AFP, published on Friday, August 30, 2019 at 10:44
A cyber attack has plummeted the half-year profit of the group of analytical services for pharmacy, agri-food and the environment Eurofins, which hopes to obtain compensation from its insurers, announced the company in a statement Thursday.
The group's net profit fell 35% to 58.9 million euros in the first half of the year, mainly due to the disruption and costs associated with this "ransomware" attack in June.
"Many of the group's laboratories were unfortunately hit by a severe cyberattack on June 2, 2019, which significantly affected some of Eurofins' operations in June, temporarily hampering their financial performance," said group CEO Gilles Martin. quoted in the press release.
Eurofins is currently in discussion with its insurers to determine a compensation amount.
For the time being, it estimates that it has affected its turnover of 62 million euros over the semester (out of a total of 2.17 billion). Its profitability has also begun.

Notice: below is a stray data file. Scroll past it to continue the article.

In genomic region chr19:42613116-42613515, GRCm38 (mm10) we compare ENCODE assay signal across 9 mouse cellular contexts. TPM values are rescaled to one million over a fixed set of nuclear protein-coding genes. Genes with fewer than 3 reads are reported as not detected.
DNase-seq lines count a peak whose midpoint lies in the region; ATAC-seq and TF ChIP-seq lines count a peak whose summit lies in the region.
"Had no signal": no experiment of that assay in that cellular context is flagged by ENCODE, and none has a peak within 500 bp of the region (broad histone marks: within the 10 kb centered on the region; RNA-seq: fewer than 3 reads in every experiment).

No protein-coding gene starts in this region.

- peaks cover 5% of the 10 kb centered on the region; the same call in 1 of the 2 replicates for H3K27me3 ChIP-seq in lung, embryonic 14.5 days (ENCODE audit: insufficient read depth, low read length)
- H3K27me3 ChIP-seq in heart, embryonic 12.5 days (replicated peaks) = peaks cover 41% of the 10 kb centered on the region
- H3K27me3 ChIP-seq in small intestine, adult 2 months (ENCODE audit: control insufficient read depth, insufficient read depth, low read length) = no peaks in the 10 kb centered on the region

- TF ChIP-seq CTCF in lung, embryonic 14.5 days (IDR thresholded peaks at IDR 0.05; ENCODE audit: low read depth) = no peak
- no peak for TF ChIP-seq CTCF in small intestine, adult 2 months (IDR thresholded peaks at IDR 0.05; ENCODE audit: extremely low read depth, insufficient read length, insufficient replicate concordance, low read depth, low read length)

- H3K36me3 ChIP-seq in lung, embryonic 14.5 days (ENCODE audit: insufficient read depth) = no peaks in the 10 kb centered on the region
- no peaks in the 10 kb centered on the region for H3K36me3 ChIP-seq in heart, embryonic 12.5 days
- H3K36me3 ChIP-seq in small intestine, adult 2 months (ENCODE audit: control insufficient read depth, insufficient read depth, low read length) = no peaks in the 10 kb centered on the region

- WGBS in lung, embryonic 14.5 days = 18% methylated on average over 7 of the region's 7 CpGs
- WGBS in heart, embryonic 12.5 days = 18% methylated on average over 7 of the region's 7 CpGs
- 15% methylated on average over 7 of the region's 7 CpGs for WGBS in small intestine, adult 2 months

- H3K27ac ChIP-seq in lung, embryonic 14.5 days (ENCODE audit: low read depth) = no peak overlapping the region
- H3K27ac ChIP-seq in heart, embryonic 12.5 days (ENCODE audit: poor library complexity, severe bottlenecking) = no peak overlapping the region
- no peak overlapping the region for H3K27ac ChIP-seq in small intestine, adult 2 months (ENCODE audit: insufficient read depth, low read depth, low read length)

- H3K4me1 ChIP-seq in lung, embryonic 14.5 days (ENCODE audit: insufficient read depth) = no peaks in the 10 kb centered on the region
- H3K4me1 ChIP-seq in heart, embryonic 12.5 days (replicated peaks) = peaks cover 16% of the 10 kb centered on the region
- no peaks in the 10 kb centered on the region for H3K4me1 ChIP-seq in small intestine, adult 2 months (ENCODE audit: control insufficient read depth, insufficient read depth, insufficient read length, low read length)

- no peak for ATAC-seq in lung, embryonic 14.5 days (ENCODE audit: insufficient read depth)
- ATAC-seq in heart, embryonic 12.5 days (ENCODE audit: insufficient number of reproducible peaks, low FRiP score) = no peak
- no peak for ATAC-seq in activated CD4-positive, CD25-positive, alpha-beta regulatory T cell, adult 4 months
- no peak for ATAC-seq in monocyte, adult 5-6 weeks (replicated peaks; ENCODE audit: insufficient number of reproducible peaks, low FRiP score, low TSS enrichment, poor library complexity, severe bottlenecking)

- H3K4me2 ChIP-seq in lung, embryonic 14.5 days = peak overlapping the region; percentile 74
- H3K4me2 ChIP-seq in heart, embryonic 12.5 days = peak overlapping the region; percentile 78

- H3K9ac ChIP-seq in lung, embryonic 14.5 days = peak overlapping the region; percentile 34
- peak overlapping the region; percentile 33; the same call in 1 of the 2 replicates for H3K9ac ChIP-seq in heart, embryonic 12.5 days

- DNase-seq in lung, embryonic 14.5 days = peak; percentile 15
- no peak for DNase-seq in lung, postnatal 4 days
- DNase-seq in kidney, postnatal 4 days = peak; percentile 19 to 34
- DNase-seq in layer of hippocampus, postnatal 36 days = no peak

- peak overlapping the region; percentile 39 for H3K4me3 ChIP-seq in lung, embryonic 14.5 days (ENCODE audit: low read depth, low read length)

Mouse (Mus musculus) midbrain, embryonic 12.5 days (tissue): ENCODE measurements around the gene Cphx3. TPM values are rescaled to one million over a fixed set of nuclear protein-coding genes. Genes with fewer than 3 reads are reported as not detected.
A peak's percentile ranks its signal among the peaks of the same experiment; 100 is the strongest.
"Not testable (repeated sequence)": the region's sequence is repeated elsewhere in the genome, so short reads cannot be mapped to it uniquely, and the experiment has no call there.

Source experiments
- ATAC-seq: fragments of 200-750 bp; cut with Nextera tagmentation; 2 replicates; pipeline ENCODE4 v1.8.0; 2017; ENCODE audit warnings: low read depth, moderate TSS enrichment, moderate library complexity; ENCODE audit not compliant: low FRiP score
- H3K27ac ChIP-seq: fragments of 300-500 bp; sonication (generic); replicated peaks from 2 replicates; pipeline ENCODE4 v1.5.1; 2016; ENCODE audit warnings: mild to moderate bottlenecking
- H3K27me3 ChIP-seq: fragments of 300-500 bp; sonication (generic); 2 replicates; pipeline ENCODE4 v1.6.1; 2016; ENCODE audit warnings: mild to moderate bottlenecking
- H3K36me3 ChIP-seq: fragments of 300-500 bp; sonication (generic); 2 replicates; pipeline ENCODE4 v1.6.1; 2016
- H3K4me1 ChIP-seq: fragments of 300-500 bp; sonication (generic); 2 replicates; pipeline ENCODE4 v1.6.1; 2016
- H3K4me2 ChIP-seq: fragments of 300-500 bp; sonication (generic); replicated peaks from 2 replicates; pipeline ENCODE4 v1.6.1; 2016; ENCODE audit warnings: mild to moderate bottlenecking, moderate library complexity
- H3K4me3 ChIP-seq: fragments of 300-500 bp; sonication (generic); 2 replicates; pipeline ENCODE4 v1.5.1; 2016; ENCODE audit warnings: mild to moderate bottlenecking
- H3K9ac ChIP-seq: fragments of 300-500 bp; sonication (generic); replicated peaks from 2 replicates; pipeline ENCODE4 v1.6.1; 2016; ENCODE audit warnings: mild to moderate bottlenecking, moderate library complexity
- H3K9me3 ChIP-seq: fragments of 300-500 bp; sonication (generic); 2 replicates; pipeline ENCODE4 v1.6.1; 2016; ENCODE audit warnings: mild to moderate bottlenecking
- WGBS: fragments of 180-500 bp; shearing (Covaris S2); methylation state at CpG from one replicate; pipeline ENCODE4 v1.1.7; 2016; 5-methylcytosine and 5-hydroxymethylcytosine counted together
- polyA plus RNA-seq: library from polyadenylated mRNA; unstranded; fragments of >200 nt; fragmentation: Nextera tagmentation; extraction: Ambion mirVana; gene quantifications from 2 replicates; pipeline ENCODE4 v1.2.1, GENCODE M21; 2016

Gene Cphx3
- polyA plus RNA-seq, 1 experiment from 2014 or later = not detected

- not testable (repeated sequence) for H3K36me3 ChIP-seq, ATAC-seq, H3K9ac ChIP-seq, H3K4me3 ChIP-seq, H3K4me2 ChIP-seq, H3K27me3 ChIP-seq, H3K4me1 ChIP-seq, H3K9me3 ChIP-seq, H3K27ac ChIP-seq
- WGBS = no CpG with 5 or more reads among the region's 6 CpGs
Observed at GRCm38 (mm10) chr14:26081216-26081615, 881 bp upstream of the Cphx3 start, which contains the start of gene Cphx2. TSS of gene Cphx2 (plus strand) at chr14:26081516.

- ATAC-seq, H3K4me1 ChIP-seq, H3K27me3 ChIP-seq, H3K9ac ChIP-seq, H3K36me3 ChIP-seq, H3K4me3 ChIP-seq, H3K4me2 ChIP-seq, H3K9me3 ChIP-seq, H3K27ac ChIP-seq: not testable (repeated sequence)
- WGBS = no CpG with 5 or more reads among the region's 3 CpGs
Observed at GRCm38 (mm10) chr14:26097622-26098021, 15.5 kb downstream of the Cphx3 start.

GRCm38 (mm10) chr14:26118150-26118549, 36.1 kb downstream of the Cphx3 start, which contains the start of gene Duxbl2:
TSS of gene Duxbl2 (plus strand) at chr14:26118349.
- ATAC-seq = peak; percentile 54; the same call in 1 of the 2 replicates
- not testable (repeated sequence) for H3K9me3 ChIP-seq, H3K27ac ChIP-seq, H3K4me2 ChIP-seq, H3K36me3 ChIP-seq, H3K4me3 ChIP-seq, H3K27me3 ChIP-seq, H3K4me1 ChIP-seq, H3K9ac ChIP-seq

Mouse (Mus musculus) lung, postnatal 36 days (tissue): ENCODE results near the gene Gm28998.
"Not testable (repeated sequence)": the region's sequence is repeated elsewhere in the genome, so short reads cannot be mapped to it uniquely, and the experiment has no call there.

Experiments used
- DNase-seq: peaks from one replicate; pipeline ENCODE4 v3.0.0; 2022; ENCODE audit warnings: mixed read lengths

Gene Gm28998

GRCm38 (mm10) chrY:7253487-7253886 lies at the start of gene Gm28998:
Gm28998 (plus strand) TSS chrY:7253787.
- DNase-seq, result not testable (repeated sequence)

"The net financial impact, after the compensation of insurance, should be much lower" to the figures so far advanced, said the group, which hopes to receive "at least partial payments" by the end of the year .
The group had warned by the end of June that this cyber attack would weigh on its results.
A ransomware, a form of digital extortion, penetrated its computer systems in several countries during the weekend of 1 and 2 June.
It was not until June 17 that most of the operations of the laboratories affected within the group were able to resume normally.
Asked by AFP, the group did not want to specify whether or not it had paid a ransom, since the investigations are still in progress.
Cybercriminals who are adept at ransomware campaigns are increasingly targeting large companies "able to pay" for "very high" amounts of money, according to a study by the Interior Ministry published in July.
These cyberattacks, which consist in seizing user data via malware before demanding ransom in exchange for their release, had caused significant economic losses in 2017 to large French groups such as Renault or Saint-Gobain , victims of viruses WannaCry and NotPetya.
More recently, Fleury Michon suspended production for five days due to a computer virus, an incident whose costs should also be covered by its insurance.